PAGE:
Italian bonds flashing warning signs

November 9, 2011: 5:45 PM ET
Italian Prime Minister Silvio Berlusconi (right) has vowed to step down, but that didn't keep 10-year bond yields from hitting record highs.

Italian Prime Minister Silvio Berlusconi (right) has vowed to step down, but that didn't keep 10-year bond yields from hitting record highs.

NEW YORK (CNNMoney) -- Italy's borrowing costs continued to surge for a third day Wednesday, with yields on 10-year Italian bonds climbing above 7%.

The surge comes a day after Prime Minister Silvio Berlusconi agreed to step down, a move that did little to quell investor fears about Italy's debt problems.

Yields on Italian 10-year bonds closed at 7.25%, after trading as high as 7.48%, marking its first foray above 7% since the euro was launched in 1999. Yields initially spiked after London clearing house LCH Clearnet raised margins on the amount of collateral traders had to put up to hold Italian bonds

The 7% level is significant because that was the mark Ireland and Portugal crossed shortly before receiving bailouts from the European Union and International Monetary Fund. Ireland's actually rose above 8%, while Portugal's breached 9%. And yields for Greek bonds touched the 10% mark.

The run-up on Italian bond yields comes despite a rush of buying by the European Central Bank, which has been struggling to keep those yields below 6%.

Berlusconi's resignation adds to debt drama

Italy has been under pressure from investors and its trading partners to get its fiscal house in order. The nation has debts equal to about 120% of its overall output and an economy that has been stagnant for years.

As the eighth-largest economy in the world and the fourth-largest in Europe, Italy is seen as vulnerable to the debt crisis that has brought down Greece, although economists say that Italy remains solvent.

Italy's economy is largely driven by manufacturing and industries that include chemicals, pharmaceuticals, motor vehicles and clothing. And its bond market is the largest in Europe.

Berlusconi's resignation announcement was designed to address Italy's lack of "credibility" in the financial markets. But the timing of his departure is unclear and any new government will still be hobbled by gross debts expected to reach €1.9 trillion by the end of the year.

"The real danger is that the country will drift rudderless and without proper leadership for weeks if not months while politicians negotiate the future course," said Eoin Ryan, analyst at economic research firm IHS Global.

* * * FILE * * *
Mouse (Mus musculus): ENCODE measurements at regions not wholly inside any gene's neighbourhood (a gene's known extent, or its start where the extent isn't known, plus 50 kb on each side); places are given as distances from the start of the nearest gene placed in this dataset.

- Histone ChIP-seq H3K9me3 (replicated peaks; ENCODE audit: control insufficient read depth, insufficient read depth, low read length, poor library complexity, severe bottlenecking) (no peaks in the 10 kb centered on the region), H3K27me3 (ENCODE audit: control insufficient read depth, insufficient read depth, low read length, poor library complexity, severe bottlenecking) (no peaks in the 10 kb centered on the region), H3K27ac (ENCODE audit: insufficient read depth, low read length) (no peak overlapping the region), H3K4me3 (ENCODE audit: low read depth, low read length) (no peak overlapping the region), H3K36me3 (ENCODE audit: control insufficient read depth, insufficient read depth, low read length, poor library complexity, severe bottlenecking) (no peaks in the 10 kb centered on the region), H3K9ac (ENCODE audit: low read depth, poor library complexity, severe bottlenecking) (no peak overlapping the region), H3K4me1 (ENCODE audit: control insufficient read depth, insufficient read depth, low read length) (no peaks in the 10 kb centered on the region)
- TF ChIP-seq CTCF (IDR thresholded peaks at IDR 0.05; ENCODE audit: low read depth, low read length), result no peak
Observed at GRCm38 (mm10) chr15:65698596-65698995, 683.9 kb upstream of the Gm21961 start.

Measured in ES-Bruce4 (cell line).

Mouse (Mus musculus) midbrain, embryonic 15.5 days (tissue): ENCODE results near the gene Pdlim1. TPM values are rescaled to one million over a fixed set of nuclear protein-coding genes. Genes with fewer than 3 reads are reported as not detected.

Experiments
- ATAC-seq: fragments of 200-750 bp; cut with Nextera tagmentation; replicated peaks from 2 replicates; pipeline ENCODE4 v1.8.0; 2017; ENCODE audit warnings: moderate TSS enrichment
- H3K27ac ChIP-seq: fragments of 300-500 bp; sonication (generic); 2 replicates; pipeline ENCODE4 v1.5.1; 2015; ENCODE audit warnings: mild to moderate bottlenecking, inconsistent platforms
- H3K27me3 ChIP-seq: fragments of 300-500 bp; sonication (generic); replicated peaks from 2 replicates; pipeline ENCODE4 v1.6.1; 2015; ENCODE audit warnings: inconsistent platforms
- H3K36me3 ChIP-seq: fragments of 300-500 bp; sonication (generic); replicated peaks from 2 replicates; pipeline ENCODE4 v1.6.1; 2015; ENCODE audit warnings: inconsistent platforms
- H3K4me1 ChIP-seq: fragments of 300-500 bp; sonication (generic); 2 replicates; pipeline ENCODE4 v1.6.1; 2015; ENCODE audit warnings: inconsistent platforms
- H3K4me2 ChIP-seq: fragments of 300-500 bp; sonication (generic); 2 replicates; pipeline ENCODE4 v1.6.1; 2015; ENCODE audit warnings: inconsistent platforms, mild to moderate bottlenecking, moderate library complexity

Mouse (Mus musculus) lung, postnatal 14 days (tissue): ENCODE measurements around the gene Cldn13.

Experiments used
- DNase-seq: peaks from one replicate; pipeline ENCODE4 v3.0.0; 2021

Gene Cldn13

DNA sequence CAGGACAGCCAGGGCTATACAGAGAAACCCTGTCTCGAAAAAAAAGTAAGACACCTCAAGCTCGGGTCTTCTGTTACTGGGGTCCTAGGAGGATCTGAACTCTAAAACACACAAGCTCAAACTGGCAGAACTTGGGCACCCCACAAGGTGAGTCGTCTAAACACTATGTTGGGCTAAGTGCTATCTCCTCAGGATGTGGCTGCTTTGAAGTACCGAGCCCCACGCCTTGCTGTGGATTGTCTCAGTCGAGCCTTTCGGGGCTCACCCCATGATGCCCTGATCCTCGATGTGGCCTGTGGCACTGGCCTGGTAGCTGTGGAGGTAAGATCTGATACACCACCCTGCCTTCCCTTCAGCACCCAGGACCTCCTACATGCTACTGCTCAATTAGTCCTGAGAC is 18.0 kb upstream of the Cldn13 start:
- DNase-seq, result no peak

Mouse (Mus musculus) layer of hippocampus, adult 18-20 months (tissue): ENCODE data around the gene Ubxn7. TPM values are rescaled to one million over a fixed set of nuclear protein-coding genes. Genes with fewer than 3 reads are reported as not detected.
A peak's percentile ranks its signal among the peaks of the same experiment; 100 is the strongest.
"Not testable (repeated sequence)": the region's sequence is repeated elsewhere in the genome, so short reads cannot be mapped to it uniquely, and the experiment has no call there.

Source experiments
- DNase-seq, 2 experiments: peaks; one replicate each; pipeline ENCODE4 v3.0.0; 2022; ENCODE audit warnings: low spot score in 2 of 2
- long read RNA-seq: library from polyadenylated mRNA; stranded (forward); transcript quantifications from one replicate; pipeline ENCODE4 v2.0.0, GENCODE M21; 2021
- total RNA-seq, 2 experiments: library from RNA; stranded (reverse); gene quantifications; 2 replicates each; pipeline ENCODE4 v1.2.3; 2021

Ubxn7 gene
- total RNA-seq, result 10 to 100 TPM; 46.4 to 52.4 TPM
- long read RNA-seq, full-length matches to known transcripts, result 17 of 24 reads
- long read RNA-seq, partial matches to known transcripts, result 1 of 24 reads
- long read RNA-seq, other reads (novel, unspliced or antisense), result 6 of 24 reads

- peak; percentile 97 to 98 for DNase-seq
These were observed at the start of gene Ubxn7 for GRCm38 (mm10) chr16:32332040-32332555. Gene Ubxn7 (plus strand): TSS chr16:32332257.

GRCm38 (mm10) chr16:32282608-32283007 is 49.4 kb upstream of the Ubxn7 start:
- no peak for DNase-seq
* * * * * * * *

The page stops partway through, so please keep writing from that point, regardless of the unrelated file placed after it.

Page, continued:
Italian president Giorgio Napolitano tried to calm markets in a statement issued Wednesday. He said Berlusconi's plan to step down is not in question and a new budget could be approved within days.

"Therefore the fears that there could be in Italy a prolong period of government and parliament inactivity are groundless," he said. "Also, it is possible at any moment to adopt, if necessary, emergency measures."

Italy's projected debts are 2.7 times larger than the debt of Greece, Ireland and Portugal combined, according to Gary Jenkins, fixed-income analyst at Evolution Securities.

"While there has been much talk of Italy being in a different position to Greece, with only a small overall deficit and a primary surplus," Jenkins wrote in a note to clients. "The fact remains that it has a large amount of debt outstanding which needs rolling over and will remain the case even if it sticks to its targets and achieves a balanced budget in 2013."

Italy needs to refinance €300 billion worth of debt next year, and a similar amount in 2013, according to Jenkins.

He estimates that the EU could face a total bailout tab of €1.4 trillion if Italy needs to be rescued.

"The EU has just not got enough committed money available to cover that kind of amount," said Jenkins. "Given the size of the economy and the amount of debt involved Italy cannot be bailed out, but it cannot be allowed to go bust either."

To help restore confidence in the markets, the European Union has proposed leveraging a €440 billion government-backed rescue fund up to €1 trillion.

But certain aspects of the plan remain unclear, including what role non-EU investors will play in boosting the fund's lending power. The goal is to create a credible lender of last resort for government debt.

But the current size of the EFSF is widely seen as insufficient to deal with Italy's financing needs.

In the meantime, the ECB will be under increasing pressure to step up its buying of Italian debt. The ECB has also been buying billions of euros worth of Spanish bonds as the government in Madrid is also struggling with unsustainable debts and weak economic growth.

-- CNNMoney's Aaron Smith and CNN digital producer Irene Chapple contributed to this report. To top of page

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